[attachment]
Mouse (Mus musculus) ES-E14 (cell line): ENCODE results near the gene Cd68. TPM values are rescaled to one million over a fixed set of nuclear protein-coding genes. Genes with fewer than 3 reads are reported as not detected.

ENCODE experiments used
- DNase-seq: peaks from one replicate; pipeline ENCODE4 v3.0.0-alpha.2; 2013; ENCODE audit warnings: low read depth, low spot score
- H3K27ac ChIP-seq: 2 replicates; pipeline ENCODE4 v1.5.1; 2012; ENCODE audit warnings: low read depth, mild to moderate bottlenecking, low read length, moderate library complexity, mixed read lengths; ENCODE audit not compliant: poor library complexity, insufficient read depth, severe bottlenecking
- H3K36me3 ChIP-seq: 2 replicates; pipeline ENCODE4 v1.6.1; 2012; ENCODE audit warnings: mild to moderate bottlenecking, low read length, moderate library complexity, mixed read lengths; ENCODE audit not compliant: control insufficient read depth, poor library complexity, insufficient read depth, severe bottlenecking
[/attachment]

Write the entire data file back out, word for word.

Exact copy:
Mouse (Mus musculus) ES-E14 (cell line): ENCODE results near the gene Cd68. TPM values are rescaled to one million over a fixed set of nuclear protein-coding genes. Genes with fewer than 3 reads are reported as not detected.

ENCODE experiments used
- DNase-seq: peaks from one replicate; pipeline ENCODE4 v3.0.0-alpha.2; 2013; ENCODE audit warnings: low read depth, low spot score
- H3K27ac ChIP-seq: 2 replicates; pipeline ENCODE4 v1.5.1; 2012; ENCODE audit warnings: low read depth, mild to moderate bottlenecking, low read length, moderate library complexity, mixed read lengths; ENCODE audit not compliant: poor library complexity, insufficient read depth, severe bottlenecking
- H3K36me3 ChIP-seq: 2 replicates; pipeline ENCODE4 v1.6.1; 2012; ENCODE audit warnings: mild to moderate bottlenecking, low read length, moderate library complexity, mixed read lengths; ENCODE audit not compliant: control insufficient read depth, poor library complexity, insufficient read depth, severe bottlenecking